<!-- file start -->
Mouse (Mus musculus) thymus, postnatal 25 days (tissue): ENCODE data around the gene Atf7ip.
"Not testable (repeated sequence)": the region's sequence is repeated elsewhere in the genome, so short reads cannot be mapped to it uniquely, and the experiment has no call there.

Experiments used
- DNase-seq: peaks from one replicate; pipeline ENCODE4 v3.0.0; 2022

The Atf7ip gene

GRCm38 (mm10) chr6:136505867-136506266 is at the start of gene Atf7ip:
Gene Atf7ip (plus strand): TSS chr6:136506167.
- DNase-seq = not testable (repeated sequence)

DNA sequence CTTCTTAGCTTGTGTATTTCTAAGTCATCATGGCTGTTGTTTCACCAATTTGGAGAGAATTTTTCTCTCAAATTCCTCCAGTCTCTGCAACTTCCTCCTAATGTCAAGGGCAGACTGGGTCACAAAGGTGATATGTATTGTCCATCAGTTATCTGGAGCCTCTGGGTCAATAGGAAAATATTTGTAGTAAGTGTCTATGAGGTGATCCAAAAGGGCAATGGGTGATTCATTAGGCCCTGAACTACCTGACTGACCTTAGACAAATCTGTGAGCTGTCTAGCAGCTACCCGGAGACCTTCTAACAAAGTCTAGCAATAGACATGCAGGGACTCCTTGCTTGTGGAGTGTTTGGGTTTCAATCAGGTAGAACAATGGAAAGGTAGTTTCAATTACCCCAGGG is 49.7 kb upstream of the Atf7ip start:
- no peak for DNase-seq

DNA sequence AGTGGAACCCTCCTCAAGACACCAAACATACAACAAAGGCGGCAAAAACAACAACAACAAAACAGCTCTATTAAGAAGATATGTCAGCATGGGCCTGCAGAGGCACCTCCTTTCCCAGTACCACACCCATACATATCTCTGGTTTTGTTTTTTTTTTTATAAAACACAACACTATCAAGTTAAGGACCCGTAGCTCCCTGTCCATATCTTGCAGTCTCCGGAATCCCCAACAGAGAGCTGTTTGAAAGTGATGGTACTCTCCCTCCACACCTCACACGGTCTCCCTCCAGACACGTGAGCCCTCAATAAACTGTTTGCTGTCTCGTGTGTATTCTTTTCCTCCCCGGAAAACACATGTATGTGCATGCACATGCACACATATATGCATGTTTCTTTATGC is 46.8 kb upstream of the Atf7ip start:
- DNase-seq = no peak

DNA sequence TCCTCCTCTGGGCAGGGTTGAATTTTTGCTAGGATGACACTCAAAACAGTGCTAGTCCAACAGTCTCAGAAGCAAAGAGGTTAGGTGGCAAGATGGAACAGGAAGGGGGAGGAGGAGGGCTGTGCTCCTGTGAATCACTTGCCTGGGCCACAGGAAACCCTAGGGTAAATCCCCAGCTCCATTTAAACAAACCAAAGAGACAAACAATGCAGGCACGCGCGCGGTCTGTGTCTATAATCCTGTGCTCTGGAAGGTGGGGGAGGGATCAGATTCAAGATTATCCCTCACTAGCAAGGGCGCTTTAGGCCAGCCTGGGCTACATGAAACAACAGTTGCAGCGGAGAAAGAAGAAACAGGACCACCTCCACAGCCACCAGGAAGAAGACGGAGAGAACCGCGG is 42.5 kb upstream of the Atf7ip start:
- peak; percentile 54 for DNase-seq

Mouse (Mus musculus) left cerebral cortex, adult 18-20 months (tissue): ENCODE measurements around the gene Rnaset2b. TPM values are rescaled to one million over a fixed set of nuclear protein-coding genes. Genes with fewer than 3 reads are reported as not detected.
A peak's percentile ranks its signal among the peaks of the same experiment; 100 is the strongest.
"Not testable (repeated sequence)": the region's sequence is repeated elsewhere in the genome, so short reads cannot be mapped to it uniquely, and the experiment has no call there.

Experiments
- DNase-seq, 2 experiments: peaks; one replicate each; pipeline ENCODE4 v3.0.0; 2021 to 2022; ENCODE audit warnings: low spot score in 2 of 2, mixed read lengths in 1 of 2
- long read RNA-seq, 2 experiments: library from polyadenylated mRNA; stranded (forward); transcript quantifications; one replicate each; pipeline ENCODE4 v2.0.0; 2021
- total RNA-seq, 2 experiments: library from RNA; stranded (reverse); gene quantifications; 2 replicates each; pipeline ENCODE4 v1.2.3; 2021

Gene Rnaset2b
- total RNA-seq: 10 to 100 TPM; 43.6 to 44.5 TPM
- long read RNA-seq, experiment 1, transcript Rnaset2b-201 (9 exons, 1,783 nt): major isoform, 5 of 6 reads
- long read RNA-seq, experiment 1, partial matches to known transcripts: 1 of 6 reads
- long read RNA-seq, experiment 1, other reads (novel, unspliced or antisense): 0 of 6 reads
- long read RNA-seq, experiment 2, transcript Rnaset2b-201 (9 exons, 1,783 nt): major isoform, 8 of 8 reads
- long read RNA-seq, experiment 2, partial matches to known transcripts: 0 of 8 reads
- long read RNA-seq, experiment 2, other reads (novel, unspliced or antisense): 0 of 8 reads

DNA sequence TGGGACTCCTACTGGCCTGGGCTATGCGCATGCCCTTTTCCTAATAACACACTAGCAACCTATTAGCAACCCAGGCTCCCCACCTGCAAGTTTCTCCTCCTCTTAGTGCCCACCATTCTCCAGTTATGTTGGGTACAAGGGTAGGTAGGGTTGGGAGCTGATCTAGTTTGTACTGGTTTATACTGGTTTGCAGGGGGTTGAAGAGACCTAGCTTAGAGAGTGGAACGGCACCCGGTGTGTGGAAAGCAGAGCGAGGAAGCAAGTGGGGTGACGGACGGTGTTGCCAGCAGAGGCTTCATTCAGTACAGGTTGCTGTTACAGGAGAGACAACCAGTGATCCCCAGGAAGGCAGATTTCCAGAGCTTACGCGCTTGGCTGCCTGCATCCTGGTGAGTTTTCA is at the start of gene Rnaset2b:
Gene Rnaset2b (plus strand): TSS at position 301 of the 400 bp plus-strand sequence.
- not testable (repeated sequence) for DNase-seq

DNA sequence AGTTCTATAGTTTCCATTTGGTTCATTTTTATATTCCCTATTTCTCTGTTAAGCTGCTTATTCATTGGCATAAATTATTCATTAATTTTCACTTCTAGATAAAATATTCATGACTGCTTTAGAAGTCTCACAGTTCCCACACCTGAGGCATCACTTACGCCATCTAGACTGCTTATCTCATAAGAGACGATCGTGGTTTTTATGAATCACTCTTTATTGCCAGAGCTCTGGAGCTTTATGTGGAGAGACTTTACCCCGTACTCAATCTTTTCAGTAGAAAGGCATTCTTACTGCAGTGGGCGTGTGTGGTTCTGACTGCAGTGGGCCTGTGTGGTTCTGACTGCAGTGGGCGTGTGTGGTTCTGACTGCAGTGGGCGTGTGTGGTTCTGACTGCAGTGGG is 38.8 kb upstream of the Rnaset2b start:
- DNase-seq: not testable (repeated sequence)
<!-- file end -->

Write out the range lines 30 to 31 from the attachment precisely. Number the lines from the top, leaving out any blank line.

DNA sequence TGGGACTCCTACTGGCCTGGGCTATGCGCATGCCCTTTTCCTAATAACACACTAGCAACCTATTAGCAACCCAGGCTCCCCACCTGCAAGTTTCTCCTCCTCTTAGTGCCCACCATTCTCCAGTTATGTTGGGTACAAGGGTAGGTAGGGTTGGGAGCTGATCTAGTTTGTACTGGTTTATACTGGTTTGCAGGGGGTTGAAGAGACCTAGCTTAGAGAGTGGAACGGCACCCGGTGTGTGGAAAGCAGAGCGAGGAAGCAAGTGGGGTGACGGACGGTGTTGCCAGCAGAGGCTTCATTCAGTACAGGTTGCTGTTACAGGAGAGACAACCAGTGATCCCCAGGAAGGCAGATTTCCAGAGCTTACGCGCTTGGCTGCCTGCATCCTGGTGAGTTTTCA is at the start of gene Rnaset2b:
Gene Rnaset2b (plus strand): TSS at position 301 of the 400 bp plus-strand sequence.